America’s first socialist republic

Featured image We provided the platform launching Professor Paul Rahe into the blogosphere. He is one of the country’s most distinguished scholars, but he has also proved to be a natural blogger as well. He now posts regularly at Ricochet. In view of his study of Republics Ancient and Modern, Professor Paul Rahe is the academy’s foremost authority on the history of republics. Although his recent work on “soft despotism” (cited below) »

Lee Harvey Oswald: Epstein’s short course

Featured image Thirty years ago the Wall Street Journal published Edward Jay Epstein’s essay “Who was Lee Harvey Oswald” on the anniversary of the Kennedy assassination. Ed has sent along his draft of the essay with the question: “How much has changed?” If anything has changed, it is the ever increasing quantity of ignorance and stupidity abroad in the land on the subject of the Kennedy assassination. Here is Epstein’s 1983 short »

The JFK Assassination Diary: Q & A with Ed Epstein (bumped)

Featured image Edward Jay Epstein is incapable of writing a dull book. He is the author, for example, of three fascinating books on the Kennedy assassination: Inquest: The Warren Commission and the Establishment of Truth, Counterplot: Garrison vs. Oswald, Ferrie, Shaw, Warren Commission, FBI, CIA, the Media, and the Establishment and Legend: The Secret World of Lee Harvey Oswald. His three books on the assassination have been collected in The Assassination Chronicles. »

Gettysburg Yesterday, Today, and Tomorrow

Featured image Brother Mathis (Joel Mathis of Philly Mag) takes me to task by alleging a willful distortion of President Obama’s invocation of the Declaration of Independence in his second inaugural address in my Forbes column on Obama’s skipping out on the 150th anniversary of the Gettysburg Address today.  He thinks it sly of me that in focusing so heavily on Obama saying the truths of the Declaration “may be self-evident” rather »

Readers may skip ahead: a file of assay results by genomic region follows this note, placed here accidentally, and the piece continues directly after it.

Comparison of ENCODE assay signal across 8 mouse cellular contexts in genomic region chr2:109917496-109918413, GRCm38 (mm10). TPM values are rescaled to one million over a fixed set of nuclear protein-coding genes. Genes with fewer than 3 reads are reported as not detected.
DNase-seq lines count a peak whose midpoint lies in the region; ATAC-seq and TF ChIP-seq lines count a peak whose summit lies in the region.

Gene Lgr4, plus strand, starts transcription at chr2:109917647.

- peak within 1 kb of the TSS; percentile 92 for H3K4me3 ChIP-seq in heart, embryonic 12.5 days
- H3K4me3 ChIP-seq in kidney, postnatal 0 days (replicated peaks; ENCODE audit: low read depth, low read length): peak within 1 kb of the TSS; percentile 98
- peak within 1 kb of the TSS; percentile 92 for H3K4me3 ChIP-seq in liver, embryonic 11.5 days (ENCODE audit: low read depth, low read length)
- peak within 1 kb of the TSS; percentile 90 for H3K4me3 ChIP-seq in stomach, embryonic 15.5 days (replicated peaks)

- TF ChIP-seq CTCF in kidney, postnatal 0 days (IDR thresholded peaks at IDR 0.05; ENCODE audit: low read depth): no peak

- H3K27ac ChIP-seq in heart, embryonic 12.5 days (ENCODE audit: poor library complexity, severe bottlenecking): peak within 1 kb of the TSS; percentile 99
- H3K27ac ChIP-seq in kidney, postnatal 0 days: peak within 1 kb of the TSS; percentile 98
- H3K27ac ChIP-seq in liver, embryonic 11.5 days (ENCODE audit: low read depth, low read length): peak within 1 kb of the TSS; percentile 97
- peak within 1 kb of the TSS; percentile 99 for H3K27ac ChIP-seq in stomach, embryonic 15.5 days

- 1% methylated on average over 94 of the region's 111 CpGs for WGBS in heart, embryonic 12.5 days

Peter Baker’s Days of Fire, live from gate 21

Featured image Peter Baker is the distinguished New York Times reporter and author, most recently, of Days of Fire: Bush and Cheney in the White House. The New York Times Magazine published a lengthy excerpt of the book here. I admire the fairness of his work. He is my ideal of a reporter; he digs for the story and tells it straight, reserving judgment to the intelligent reader. I was delighted to »

A salute on Veterans Day

Featured image Today is Veterans Day. I’m thinking about Leo Thorsness, the native Minnesotan who served in Vietnam and was awarded the Medal of Honor for one helluva mission he flew in 1967, shortly before he was shot down. Every ounce of the courage he displayed on his Medal of Honor Mission was required to endure his six years of confinement in the Hanoi Hilton and its Heartbreak Hotel section, which the »

Collier & Horowitz: Goodbye to all that

Featured image David Horowitz’s Black Book of the American Left was published by Encounter Books this past Tuesday. We previewed it here. The book covers a lot of ground since David left the radical left behind. Among my favorite pieces are those in which he explains how he came to abandon his radical faith. One such essay is the article written with Peter Collier and published as “Lefties for Reagan” in a »

Jackson at Nuremberg

Featured image Reading a book on cross examination twenty years ago, I got interested in the Nuremberg trial. I followed up reading several books about the trial and then discovered that the whole trial transcript is accessible online. I read enough of the trial transcript to write an article about Supreme Court Justice Robert Jackson’s famously failed cross examination of Hermann Goering. Could it really have been so bad? I wrote an »